Authenticated user menu

4 March 2022
Total views

Learning through the virtual and in-person experience: a medical student’s perspective

By Rebecca Ludden, medical student at King’s College London and Dr Koravangattu Valsraj, Consultant Psychiatrist, South London and Maudsley NHS Foundation Trust and Honorary Senior Clinical Lecturer, Kings College London

The Covid-19 pandemic has changed the way healthcare is delivered across the NHS. Virtual consultations, meetings and ward rounds have become more commonplace in clinical practice to accommodate social distancing, working from home and shielding. In the two years since the UK first went into lockdown, a blended approach has been implemented across healthcare services, sometimes with sub-optimal outcomes.

A psychiatric ward round enables professionals, patients, family members and carers to discuss progress and clarify care management plans. During placements in the Psychiatric Intensive Care Unit (PICU) at the Bethlem Royal Hospital, medical students experienced in-person ward rounds, as well as those held online.

An online ward round can pose immense challenges when attempting to assess a patient’s mental state. It is limited by camera and microphone quality, as well as internet strength and reliability.

If a patient struggles to engage in a conversation with someone on the video call, the assessor must question whether this is due to extraneous factors, or due to their symptoms. Therefore, an online format has the potential to introduce more variables into the assessment, which makes drawing a conclusion, formulating a management plan and leading patient care, more difficult.

Online meetings remove a large portion of non-verbal communication cues from the social interaction and creates difficulty for both patients and healthcare professionals. However, when alone in a room and on a video call, it has meant those meetings could go ahead without wearing a mask.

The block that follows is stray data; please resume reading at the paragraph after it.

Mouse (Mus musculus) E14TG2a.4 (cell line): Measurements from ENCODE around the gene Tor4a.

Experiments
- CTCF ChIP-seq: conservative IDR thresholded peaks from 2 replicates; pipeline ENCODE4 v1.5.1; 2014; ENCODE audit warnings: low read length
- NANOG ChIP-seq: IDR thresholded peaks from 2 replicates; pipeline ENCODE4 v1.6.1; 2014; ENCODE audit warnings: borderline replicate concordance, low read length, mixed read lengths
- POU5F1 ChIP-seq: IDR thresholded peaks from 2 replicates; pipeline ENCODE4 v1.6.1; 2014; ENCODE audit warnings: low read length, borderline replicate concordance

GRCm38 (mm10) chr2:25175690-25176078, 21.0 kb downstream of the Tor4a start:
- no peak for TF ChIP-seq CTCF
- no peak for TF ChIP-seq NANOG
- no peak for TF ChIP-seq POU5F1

When attending the ward round virtually, students were tasked with performing a mental state examination based on the patient’s on-screen interactions with those colleagues in the meeting room. This was challenging, as it was not easy to comment definitively on the appearance of the patient and it was also difficult to recognise whether the patient was making eye contact with those in the room. The format of online ward rounds meant it was not always possible for students to complete the mental state examination in full. That said, with the good fortune of a stable internet connection, students could complete other aspects of the examination - such as speech, thought form and insight - but this too could have its own challenges.

Virtual ward rounds did present opportunities to participate and learn, allowed for social distancing without needing to reduce the number of professionals and family members in a room, and meant less time was lost from travelling or being unable to attend placements physically. It also allowed patients’ family members to attend, including those living abroad, which was welcomed for the potential to improve the therapeutic experience and deliver better overall outcomes for the patients concerned.

From a student perspective, the flexibility of online learning was and is welcome, but the immersive learning experience is best achieved through being present, in-person. The significant benefits of being on-site and in person had not been fully appreciated until the pandemic forced students into a full year of online learning. In medicine, nothing can match the in-person immersive leadership learning experience of being in the same room as patients themselves.

 or  Register to add a comment


Array ( [0] => sitewide [1] => advert_external_leaderboard [2] => not_front_desktop [3] => advert_external_wideskyscraper [4] => attachments [5] => comments [6] => comments_login_prompt [7] => jobs_content_pages [8] => node-social-accelerators [9] => node_article [10] => related_content [11] => twitter_feed_rhs [12] => member_attachments_for_non_members [13] => advert_internal_desktop )